Prime Minister Narendra Modi on Saturday advocated developing a hybrid system of online and offline learning to avoid overexposure of schoolchildren to technology, as he chaired a high-level meeting to review the implementation of the National Education Policy (NEP).
The new policy is being rolled out with the objectives of access, equity, inclusivity and quality, he said, according to an official statement.
Modi said the databases maintained by anganwadi centres should be seamlessly integrated with school records as children move there from anganwadis, and called for their regular health check-ups and screening in schools with the help of technology.
Pitching for emphasis on the use of indigenously developed toys to develop conceptual skills in students, he also suggested that secondary schools with science labs should engage with farmers in their area for soil testing, the statement said.
Lauding the new education policy, he said from special efforts to track out-of-school children and bring them back into the mainstream and the introduction of multiple entry and exit in higher education, many transformative reforms have been initiated that will define and lead the progress of the country as it enters the 'Amrit Kaal'.
Modi was apprised that the work of the formulation of the National Curriculum Framework under the guidance of the National Steering Committee is in progress.
In school education, initiatives like quality ECCE in 'Balavatika', NIPUN Bharat, Vidya Pravesh, examination reforms and innovative pedagogies like art-integrated education, toy-based pedagogy are being adopted for better learning outcomes and holistic development of children, the statement said.
Referring to multi-disciplinarity in higher education, it said he was informed that the guidelines for multiple entry-exit for flexibility and lifelong learning along with the launch of academic bank of credit on digilocker platform will now make it possible for students to study as per their convenience and choice.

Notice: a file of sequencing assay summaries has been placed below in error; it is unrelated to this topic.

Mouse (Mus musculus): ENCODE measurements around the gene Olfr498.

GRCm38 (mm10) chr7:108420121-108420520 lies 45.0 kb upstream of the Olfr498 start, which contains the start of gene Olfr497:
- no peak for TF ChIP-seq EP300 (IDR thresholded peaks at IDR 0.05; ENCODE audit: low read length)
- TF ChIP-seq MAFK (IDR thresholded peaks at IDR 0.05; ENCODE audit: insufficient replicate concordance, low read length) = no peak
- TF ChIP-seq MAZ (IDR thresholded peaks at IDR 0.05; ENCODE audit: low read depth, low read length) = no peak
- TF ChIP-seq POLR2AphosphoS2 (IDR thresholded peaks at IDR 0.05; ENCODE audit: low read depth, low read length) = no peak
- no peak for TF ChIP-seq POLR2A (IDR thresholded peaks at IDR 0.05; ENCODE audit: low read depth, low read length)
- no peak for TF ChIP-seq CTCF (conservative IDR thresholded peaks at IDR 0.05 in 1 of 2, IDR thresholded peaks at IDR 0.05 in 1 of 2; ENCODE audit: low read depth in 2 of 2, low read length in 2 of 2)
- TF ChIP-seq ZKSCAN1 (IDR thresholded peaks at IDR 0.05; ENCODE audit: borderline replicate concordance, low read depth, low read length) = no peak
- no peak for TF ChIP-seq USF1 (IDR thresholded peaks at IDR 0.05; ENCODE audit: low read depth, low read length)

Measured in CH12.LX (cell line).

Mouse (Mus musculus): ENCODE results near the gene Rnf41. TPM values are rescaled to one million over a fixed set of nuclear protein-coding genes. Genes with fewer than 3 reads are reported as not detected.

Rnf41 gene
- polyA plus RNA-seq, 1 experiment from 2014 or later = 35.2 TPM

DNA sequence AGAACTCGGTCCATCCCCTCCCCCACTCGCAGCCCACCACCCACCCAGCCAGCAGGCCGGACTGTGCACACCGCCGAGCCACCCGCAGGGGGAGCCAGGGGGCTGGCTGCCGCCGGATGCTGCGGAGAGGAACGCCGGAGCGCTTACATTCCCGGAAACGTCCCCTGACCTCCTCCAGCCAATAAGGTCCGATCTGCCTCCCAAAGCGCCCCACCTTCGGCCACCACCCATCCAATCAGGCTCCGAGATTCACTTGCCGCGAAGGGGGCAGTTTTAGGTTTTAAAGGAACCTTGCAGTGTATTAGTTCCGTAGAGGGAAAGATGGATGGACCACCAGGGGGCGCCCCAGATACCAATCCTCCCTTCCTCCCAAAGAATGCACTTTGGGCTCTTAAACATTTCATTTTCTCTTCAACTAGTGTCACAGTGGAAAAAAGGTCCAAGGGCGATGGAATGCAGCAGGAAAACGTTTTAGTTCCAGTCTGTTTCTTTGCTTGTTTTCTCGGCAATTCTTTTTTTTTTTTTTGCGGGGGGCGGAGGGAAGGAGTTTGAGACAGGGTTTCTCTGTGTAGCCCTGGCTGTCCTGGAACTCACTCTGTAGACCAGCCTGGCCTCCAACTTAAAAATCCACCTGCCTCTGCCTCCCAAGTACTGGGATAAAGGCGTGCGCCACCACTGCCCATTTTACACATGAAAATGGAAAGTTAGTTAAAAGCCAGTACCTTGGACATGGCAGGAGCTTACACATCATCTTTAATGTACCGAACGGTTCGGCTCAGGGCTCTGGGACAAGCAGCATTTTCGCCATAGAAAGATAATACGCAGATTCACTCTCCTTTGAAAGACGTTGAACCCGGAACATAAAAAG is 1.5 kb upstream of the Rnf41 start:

In order to create new possibilities for lifelong learning and centrally involve critical and interdisciplinary thinking in learners, the UGC has published guidelines according to which students can pursue two academic programmes simultaneously.
The National Higher Education Qualification Framework (NHEQF) is also at an advanced stage of preparation, while the UGC is revising the existing Curriculum Framework and Credit System for Undergraduate Programme in alignment with the NHEQF, it said.
In order to encourage an ecosystem of start-up and innovation, it said, 2,774 innovation councils have been set up in higher education institutions in 28 states and six union territories.
The Atal Ranking of Institutions on Innovation Achievement (ARIIA), aligned with the NEP, has been launched in December last year for creating a culture of research, incubation and start-ups.
As many as 1,438 institutions participated in ARIIA, 100 institutions have been funded by the AICTE with industry participation for idea development, evaluation and application (IDEA) labs for experiential learning rather than rote learning, it said.
Laying emphasis on multi-modal education, it said, online, open and multi-modal learning have been promoted vigorously by both schools and higher education institutions.
This initiative has helped in reducing the learning loss due to the COVID-19 pandemic and will contribute greatly in reaching education to remote and inaccessible parts of the country, it said.
Swayam, Diksha, Swayam Prabha, Virtual Labs and other online resource portals have all seen sharp rise in traffic and student registrations. These portals are providing study materials in multiple Indian languages, sign language and in audio formats for the visually impaired, it said.
In addition to the above, the UGC has notified Open and Distance Learning (ODL) and Online Programmes Regulations under which 59 higher educational institutions are offering 351 full-fledged online programmes and 86 higher education institutions are offering 1,081 ODL programmes. The permissible limit of online content in a programme has also been raised to 40 per cent, it said.
It added that stress has also been given to multi-linguality in education and testing to ensure that lack of knowledge of English does not impede the educational attainment of any student.
With this objective in mind, states are publishing bilingual and trilingual textbooks at foundational level and content on DIKSHA platform has been made available in 33 Indian languages.
The NIOS has introduced Indian Sign Language (ISL) as a language subject at the secondary level.
Technical book writing is being undertaken in Hindi, Marathi, Bengali, Tamil, Telugu and Kannada, it said, adding that engineering courses are being offered in six Indian languages in 19 engineering colleges across 10 states from 2021-22.